Capote's first published works, very precocious, were a story collection, the novel Other Voices, Other Rooms, and a slim book of exquisite travel essays, Local Color. I read them when I was a young teenager. (I was a precocious reader.) Williams' first two great successes were the two plays, A Streetcar Name Desire and The Glass Menagerie. Back in the day one heard about them all the time and they are still living theatrical classics.

    That these two gay southern men became icons of American writing in the Fifties must be important. What does it mean? Can this breezy, somewhat contrived film tell us? Probably not; but it can keep us entertained for an hour and twenty-five minutes.

    The conceit of the "conversation" between two man we almost never see together is the organizing principle. But like so many modern documentaries this one drew on many sources - and frustratingly, flashes on numerous articles about its subjects to allude to them without revealing their contents. A juicy example is James Wolcott's 1976 Village Voice piece about Capote, "Truman Capote Sups on the Flesh of the Famous." That one I glimpsed, freeze-framed, looked up, and found reissued online; but unlike biographical material in print, films like this don't provide the information that would allow one to follow up and read these numerous snapshotted articles. They're like teasers. Does it ever occur to anyone that this makes little sense?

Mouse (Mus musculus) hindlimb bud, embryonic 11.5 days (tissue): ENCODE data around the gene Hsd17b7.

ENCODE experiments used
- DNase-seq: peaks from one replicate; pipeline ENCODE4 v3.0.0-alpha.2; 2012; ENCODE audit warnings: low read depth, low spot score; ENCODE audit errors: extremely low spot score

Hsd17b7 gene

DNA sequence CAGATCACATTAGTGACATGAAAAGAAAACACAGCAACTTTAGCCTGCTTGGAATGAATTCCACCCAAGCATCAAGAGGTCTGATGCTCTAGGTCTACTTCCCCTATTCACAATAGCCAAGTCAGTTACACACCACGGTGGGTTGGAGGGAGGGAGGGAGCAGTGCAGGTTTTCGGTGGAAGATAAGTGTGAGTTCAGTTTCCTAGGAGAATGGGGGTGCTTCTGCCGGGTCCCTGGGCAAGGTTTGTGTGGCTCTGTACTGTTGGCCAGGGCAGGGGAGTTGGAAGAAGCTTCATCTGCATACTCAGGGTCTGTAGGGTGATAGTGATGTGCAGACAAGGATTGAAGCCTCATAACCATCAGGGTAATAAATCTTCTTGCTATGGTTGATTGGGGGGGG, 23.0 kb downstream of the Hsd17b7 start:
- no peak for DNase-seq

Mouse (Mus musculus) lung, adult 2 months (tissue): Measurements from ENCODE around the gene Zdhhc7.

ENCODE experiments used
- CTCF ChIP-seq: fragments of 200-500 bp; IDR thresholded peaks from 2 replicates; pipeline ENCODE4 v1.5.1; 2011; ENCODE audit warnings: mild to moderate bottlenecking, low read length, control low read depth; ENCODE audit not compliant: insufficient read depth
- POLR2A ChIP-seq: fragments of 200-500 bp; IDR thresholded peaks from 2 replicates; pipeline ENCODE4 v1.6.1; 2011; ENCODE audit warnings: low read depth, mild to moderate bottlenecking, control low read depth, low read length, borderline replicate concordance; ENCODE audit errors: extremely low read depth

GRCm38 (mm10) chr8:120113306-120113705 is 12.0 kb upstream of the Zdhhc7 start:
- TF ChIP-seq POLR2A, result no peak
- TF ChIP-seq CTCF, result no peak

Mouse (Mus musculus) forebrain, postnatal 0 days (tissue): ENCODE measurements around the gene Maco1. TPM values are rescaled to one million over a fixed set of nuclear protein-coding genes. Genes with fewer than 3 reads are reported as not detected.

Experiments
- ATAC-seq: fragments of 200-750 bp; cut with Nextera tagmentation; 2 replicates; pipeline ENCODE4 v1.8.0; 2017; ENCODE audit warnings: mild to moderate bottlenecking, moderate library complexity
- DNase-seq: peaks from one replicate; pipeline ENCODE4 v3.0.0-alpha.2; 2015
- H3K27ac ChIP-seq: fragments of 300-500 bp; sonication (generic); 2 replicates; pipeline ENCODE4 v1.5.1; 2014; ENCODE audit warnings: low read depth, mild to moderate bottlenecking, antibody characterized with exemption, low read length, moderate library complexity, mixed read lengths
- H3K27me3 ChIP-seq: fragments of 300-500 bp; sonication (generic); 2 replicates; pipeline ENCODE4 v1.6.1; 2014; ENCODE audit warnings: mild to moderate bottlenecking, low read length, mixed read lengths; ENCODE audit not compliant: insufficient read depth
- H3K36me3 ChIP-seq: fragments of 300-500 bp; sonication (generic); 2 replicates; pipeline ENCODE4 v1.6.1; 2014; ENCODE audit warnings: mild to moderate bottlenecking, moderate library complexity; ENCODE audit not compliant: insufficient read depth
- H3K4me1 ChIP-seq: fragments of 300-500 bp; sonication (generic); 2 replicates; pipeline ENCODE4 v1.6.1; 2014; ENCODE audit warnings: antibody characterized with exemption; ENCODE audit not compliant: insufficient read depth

What we get inTruman and Tennessee in lieu of "intimate conversation," are parallel portraits. And they do have things in common besides being gay writers from the South. They both drank and smoked a lot. They both went to "Doctor Feelgood" - Max Jacobson, the name not mentioned here - the celebrity pill and injection dispenser (who reportedly caused President Kennedy, under the power of his injections, to go almost to the brink of nuclear war). Incidentally they both had a femme side, and both are cited saying they felt they had a little girl lurking within from childhood.

    The fun side and the dark side are evinced by Truman and Tennessee respectively. Tennessee had his boisterous laugh. But Truman comes off lighter in the clips from interviews, where you can see he was quite funny. He must have been good company - wonder he got to have so many friends and could put on his Black and White Ball at the Plaza Hotel, the celebrity party to end all parties. Tennessee on the other hand we keep seeing in nasty, probing moments of patent absurdity when the British interviewer David Frost, once cock of the walk, asks him more and more intimate, embarrassing questions that he answers genially and politely but increasingly uneasily. Here Dick Cavett, shown more briefly, shines forth as a great deal more intelligent. Why did Frost enjoy such fame? Because of his boldness. For Tennessee, the issue of persistent depression, alcoholism, and preoccupation with horrible things like lobotomies and cannibalism come up.